The GFC hit Baby Boomers (who are now over 50) not once but twice. Many lost wealth and were feeling that they‘d need to work past retirement age in order to have enough assets to support them. If that wasn’t bad enough, a large number have also been made redundant. Anyone I’ve ever spoken to about their redundancy has said they wish they’d been on their last salary for another two years. Hindsight is a wonderful thing, but clearly not much use in this instance. Instead, read about 5 simple steps Boomers can take to remain in control despite uncertain times, and to feel confident in their financial future.
While the emotional consequences of redundancy are fairly well known, the financial consequences are less well understood. In our experience, too many Boomers are lulled into a false sense of security by a generous redundancy payout, and fail to look ahead.
Step 1 is to seek expert financial advice from reputable professionals who have seen your situation before. At a time when you may be feeling both angry and upset, they will offer objective and personalised support on how best to manage a significant change to your financial situation.
Step 2 is to review your budget. Reassess your spending needs and wants and learn to anticipate cashflow problems. Recognise that (despite a healthy bank balance, thanks to your payout), you may not be able to continue spending as before given that there won’t be regular income for a period.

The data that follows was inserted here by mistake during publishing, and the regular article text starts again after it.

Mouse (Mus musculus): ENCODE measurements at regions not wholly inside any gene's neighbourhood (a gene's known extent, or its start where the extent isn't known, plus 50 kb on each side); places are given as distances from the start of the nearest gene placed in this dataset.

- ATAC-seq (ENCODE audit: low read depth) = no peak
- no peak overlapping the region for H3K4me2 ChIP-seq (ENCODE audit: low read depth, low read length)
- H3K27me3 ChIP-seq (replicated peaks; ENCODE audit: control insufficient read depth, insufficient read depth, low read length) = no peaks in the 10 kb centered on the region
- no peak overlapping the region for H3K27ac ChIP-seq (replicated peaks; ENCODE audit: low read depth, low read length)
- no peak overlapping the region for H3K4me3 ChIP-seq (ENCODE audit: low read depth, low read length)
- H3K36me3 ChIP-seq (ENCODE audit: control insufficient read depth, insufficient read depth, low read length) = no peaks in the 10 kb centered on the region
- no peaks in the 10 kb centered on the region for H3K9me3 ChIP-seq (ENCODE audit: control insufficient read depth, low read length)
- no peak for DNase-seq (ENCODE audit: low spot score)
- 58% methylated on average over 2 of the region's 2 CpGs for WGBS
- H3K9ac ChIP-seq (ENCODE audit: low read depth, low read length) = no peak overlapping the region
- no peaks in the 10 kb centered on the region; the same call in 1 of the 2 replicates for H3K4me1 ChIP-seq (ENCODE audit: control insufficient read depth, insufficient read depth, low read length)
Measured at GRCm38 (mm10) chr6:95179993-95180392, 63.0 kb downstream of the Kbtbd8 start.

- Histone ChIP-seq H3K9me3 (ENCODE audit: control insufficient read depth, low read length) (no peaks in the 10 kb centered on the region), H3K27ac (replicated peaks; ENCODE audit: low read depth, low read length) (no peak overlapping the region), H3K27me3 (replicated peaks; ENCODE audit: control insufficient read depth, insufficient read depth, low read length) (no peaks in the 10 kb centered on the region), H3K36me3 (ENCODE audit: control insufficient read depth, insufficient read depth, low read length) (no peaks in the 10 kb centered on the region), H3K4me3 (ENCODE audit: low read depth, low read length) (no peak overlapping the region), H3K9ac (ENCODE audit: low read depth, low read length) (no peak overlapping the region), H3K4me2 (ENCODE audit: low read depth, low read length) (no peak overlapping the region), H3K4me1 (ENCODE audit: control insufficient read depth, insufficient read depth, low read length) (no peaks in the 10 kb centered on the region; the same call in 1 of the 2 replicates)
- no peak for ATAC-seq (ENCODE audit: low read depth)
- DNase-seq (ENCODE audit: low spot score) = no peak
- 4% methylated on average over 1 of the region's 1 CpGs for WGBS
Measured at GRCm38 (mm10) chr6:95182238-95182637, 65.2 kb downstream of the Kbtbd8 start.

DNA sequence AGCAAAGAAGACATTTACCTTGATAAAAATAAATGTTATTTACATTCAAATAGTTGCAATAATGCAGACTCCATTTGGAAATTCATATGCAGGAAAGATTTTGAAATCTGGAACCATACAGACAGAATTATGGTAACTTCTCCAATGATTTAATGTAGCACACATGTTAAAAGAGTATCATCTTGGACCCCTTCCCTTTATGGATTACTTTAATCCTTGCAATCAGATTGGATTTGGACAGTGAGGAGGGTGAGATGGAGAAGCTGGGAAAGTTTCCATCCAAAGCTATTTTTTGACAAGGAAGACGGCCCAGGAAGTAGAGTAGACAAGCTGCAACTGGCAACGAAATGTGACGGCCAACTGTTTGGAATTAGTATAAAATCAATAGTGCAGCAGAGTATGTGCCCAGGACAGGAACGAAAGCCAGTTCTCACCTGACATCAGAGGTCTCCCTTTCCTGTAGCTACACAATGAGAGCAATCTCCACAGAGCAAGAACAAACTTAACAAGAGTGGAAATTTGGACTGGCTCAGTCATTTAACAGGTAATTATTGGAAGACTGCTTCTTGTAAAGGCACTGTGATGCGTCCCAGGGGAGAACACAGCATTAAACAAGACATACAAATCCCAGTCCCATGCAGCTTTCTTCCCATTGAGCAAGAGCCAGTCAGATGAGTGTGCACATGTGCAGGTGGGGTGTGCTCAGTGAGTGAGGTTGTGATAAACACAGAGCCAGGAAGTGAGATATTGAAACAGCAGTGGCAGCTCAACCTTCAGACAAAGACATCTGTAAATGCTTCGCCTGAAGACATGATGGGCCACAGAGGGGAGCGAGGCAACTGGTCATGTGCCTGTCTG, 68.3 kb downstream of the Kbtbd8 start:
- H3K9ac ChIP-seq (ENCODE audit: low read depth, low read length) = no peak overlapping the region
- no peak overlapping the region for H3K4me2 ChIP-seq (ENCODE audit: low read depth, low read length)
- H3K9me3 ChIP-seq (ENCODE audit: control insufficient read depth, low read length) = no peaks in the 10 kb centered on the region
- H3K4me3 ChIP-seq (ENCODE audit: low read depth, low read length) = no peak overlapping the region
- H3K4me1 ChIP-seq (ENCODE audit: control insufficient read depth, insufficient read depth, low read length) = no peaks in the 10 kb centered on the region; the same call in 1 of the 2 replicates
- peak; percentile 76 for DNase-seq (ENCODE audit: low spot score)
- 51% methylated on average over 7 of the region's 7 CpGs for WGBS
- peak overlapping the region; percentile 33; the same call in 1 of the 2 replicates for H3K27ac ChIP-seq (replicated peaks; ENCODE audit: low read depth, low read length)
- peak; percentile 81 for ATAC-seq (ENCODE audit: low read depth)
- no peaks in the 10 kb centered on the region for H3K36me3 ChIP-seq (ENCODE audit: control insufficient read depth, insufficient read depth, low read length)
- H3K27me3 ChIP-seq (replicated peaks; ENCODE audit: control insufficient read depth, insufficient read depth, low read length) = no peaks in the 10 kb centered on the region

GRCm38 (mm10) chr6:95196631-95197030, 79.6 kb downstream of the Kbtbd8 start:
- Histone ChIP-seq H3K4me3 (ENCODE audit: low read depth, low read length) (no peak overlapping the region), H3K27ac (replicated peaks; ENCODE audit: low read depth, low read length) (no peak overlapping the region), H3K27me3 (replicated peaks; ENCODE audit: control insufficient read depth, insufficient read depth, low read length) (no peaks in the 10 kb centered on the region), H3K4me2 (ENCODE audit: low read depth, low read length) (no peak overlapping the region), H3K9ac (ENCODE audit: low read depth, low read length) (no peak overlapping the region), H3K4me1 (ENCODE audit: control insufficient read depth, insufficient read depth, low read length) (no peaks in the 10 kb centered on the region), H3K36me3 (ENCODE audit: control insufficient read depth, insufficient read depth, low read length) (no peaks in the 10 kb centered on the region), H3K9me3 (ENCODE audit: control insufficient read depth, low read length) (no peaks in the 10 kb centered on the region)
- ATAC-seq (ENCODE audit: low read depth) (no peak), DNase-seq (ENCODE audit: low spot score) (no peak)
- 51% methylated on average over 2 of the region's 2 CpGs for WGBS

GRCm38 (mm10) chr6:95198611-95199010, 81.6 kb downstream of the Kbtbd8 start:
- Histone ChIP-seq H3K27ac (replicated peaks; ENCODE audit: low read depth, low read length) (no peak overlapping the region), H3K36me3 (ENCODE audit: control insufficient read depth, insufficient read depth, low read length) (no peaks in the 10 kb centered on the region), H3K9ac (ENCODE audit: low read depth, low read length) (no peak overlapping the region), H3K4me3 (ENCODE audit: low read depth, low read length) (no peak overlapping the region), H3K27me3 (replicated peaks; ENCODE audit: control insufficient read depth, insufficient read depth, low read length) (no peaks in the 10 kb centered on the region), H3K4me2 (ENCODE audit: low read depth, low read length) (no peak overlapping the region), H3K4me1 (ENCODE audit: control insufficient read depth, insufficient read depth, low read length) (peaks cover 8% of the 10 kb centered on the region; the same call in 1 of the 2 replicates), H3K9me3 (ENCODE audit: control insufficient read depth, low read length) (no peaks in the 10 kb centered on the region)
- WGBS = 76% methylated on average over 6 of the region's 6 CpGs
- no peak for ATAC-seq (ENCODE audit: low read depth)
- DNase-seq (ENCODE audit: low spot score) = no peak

Step 3 is about your mortgage. Depending on your circumstances, your adviser may suggest setting aside 6 months’ repayments and setting your mortgage to draw against these funds rather than your general account. Another appropriate strategy may be to arrange to make interest-only payments for a while, or to request ‘deferral’ or ‘hardship repayments’.
Step 4 is to think twice before cancelling income protection as it may be much harder to take out once you’re working again. Your adviser will be able to show you how to include your insurance premiums in your revised budgeting.
Step 5 is about managing your debt. Depending on your age, it may be possible to withdraw super in order to pay down some debt.
The strategies outlined in steps 1 to 5 would be best implemented as part of a coordinated overall plan that addresses the short, medium and long-term consequences of redundancy in your individual situation.
To find out more about effective financial planning in the face of redundancy, please contact Collins Mann by phone: 07 3251 3201 or email: email@example.com.